Can I get primary care of my children?

I am a disabled stay at home dad. I’m going through a divorce and want to know my chances of getting primary care of my 2 daughters ages 14 months and 7 years old. I do cleaning, washing of clothes, cooking, breakfast, getting kids up for school getting them on bus, homework, picking up kids from school if sick, getting them to doctor, dentist, picking up

prescription, and taking care of all of the 14 month old’s needs. I try to do everything possible. And the 2 children from this marriage also have a bother and sister from my previous marriage at home also that I have primary care of. My wife works and wants me and my 2 previous

marriage children out of home which she had 1 year prior to our marriage and want the 2 children we have in day care and summer camps and when school starts extended days. The children are home with me I have them everyday. There is no need for and day care or extended care for them for I do this now. So what are my chances?

Asked on June 9, 2016 under Family Law, Alabama

Answers:

B.H.F., Member, Texas State Bar / FreeAdvice Contributing Attorney

Answered 4 years ago | Contributor

It is possible to get primary care, but it is not a guarantee either way. 
You have some good facts on your side.  You have functioned as the primary parent for an extended period of time.  You have two sets of children which have the right to grow up and continue to be involved with each other.  Even though courts are not supposed to take into consideration under the ADA, some will because they have a bias.  You really need to visit with a family law attorney in your jurisdiction to get a feel of how your local judges feel about your particular disability.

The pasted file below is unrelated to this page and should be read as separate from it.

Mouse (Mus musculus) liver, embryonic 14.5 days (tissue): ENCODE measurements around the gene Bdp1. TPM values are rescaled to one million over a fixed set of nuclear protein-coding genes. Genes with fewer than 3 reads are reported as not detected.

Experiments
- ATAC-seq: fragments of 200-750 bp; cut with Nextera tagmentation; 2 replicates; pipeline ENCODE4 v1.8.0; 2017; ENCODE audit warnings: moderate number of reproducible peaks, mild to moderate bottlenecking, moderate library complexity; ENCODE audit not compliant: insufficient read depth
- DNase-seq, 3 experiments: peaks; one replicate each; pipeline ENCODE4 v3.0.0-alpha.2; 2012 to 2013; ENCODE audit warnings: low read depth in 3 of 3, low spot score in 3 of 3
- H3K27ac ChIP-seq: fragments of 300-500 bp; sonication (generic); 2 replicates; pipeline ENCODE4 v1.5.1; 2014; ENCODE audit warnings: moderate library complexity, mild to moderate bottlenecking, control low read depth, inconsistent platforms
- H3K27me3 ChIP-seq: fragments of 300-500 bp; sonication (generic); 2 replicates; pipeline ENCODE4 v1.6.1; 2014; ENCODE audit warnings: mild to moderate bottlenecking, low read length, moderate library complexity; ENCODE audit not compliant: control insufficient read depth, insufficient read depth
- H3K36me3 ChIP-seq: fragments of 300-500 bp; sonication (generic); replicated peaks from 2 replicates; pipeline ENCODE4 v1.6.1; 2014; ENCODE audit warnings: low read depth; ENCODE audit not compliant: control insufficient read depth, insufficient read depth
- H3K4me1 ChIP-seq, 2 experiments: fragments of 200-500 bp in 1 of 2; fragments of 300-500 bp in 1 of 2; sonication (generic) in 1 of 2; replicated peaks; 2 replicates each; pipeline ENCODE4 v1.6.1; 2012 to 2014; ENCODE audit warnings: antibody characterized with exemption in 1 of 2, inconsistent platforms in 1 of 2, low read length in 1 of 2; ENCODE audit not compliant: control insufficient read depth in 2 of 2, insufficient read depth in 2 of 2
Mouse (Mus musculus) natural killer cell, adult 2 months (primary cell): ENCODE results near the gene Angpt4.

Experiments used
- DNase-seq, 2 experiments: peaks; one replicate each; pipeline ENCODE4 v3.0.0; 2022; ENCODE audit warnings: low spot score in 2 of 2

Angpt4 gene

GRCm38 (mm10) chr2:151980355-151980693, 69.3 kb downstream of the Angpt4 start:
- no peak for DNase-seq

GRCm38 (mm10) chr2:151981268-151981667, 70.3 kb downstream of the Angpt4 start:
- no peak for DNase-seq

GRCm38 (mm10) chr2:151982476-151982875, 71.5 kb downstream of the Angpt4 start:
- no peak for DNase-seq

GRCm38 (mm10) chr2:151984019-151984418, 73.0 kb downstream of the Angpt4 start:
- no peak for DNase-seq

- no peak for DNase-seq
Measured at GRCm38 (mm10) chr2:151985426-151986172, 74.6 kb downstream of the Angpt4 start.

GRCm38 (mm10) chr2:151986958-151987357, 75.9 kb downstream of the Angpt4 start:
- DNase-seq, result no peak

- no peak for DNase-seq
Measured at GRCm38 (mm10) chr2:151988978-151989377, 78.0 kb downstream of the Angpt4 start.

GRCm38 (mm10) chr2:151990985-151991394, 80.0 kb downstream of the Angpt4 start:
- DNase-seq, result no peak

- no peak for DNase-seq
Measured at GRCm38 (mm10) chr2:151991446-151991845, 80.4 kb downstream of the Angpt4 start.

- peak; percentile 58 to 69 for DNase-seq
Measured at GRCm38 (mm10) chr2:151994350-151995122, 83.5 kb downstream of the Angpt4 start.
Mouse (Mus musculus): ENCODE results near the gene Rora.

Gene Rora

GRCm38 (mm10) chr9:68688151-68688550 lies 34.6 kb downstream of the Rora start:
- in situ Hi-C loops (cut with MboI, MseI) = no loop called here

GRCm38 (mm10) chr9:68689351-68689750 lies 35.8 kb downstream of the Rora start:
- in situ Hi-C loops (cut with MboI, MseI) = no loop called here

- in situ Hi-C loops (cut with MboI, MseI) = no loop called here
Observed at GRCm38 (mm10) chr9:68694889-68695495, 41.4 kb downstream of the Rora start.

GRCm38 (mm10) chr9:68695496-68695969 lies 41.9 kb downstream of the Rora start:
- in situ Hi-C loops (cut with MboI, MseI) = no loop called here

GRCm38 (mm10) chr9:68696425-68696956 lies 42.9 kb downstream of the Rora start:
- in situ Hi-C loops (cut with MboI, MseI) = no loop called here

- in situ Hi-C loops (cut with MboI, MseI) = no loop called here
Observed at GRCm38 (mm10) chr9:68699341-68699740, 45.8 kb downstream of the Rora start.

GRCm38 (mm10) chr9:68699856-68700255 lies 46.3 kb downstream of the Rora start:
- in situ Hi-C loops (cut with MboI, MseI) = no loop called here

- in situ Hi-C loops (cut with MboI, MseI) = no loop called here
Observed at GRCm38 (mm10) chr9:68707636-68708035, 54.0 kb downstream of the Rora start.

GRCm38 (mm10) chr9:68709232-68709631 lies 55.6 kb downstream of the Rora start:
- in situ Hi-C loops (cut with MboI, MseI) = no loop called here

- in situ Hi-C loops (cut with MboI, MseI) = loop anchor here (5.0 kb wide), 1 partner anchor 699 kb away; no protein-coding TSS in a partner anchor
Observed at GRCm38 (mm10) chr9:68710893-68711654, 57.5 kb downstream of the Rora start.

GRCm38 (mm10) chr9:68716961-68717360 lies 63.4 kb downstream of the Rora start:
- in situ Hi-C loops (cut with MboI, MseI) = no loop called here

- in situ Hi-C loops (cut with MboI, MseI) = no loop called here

Her argument will be that she is the better provider because she works and does not have a disability.  Your response to this is that she has consistently delegated parenting duties to you (despite your disability) and that child support can be utilized to address any discrepancies in income. 
As for what you have now... you can remain in the home until a court orders you to do something different.  You really need to visit with a family law attorney, get temporary orders in place, and thereby a set of rules regarding who does what and when.  She may have a right to the home she had prior to marriage, but you may also have certain claims for reimbursement to assist you with starting over.


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